Scientific MOOCs follower. Author of Airpocalypse, a techno-medical thriller (Out Summer 2017)

Welcome to the digital era of biology (and to this modest blog I started in early 2005).

To cure many diseases, like cancer or cystic fibrosis, we will need to target genes (mutations, for ex.), not organs! I am convinced that the future of replacement medicine (organ transplant) is genomics (the science of the human genome). In 10 years we will be replacing (modifying) genes; not organs!

Anticipating the $100 genome era and the P4™ medicine revolution. P4 Medicine (Predictive, Personalized, Preventive, & Participatory): Catalyzing a Revolution from Reactive to Proactive Medicine.

I am an early adopter of scientific MOOCs. I've earned myself four MIT digital diplomas: 7.00x, 7.28x1, 7.28.x2 and 7QBWx. Instructor of 7.00x: Eric Lander PhD.

Upcoming books: Airpocalypse, a medical thriller (action taking place in Beijing) 2017; Jesus CRISPR Superstar, a sci-fi -- French title: La Passion du CRISPR (2018).

I love Genomics. Would you rather donate your data, or... your vital organs? Imagine all the people sharing their data...

Audio files on this blog are Windows files ; if you have a Mac, you might want to use VLC ( to read them.

Concernant les fichiers son ou audio (audio files) sur ce blog : ce sont des fichiers Windows ; pour les lire sur Mac, il faut les ouvrir avec VLC (

After the Human Genome Project (mapping the human genome) comes the Human Connectome Project (mapping every neuronal connection in a brain)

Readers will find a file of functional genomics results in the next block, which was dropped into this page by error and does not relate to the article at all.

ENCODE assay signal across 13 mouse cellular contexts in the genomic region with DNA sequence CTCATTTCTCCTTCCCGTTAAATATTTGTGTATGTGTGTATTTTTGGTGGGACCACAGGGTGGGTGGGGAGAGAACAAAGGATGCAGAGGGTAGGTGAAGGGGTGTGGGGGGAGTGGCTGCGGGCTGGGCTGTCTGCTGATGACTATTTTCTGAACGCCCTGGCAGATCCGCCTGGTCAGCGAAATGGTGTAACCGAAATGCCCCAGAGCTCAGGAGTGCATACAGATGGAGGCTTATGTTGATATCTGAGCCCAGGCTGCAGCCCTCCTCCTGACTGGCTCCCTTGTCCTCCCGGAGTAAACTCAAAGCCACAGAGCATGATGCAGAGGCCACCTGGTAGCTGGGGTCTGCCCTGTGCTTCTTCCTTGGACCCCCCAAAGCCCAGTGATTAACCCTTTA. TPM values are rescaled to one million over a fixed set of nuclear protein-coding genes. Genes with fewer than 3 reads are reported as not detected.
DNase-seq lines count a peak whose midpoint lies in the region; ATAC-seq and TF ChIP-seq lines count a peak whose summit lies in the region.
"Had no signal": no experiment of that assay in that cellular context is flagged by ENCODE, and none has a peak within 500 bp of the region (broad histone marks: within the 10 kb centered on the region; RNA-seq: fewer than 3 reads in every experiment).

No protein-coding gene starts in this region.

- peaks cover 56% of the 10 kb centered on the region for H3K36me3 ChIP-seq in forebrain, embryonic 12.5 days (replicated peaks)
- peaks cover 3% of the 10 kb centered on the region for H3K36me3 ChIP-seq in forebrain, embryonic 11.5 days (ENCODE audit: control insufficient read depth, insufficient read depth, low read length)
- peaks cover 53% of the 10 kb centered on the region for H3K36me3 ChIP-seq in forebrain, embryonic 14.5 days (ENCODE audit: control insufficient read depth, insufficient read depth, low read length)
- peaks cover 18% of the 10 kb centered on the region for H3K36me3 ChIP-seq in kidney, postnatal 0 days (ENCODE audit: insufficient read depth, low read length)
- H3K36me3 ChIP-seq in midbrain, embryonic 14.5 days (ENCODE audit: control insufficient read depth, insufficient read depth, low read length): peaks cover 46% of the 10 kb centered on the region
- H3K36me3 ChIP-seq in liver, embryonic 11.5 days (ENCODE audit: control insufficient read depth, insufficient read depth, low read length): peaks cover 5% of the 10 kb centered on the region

"The question is not whether we can upload our brains onto a computer, but what will become of us when we do." The death of brain death?... "Only a few months ago, the British physicist Stephen Hawking speculated that a computer-simulated afterlife might become technologically feasible."
Mapping the human genome - Mapping the human brain

"In some ways, the scientific problem of understanding the human brain is similar to the problem of human genetics. If you want to understand the human genome properly, an engineer might start with the basic building blocks of DNA and construct an animal, one base pair at a time, until she has created something human-like. But given the massive complexity of the human genome — more than 3 billion base pairs — that approach would be prohibitively difficult at the present time. Another approach would be to read the genome that we already have in real people. It is a lot easier to copy something complicated than to re-engineer it from scratch. The human genome project of the 1990s accomplished that, and even though nobody really understands it very well, at least we have a lot of copies of it on file to study.

The same strategy might be useful on the human brain. Instead of trying to wire up an artificial brain from first principles, or training a neural network over some absurdly long period until it becomes human-like, why not copy the wiring already present in a real brain? In 2005, two scientists, Olaf Sporns, professor of brain sciences at Indiana University, and Patric Hagmann, neuroscientist at the University of Lausanne, independently coined the term ‘connectome’ to refer to a map or wiring diagram of every neuronal connection in a brain. By analogy to the human genome, which contains all the information necessary to grow a human being, the human connectome in theory contains all the information necessary to wire up a functioning human brain. If the basic premise of neural network modelling is correct, then the essence of a human mind is contained in its pattern of connectivity. Your connectome, simulated in a computer, would recreate your conscious mind."

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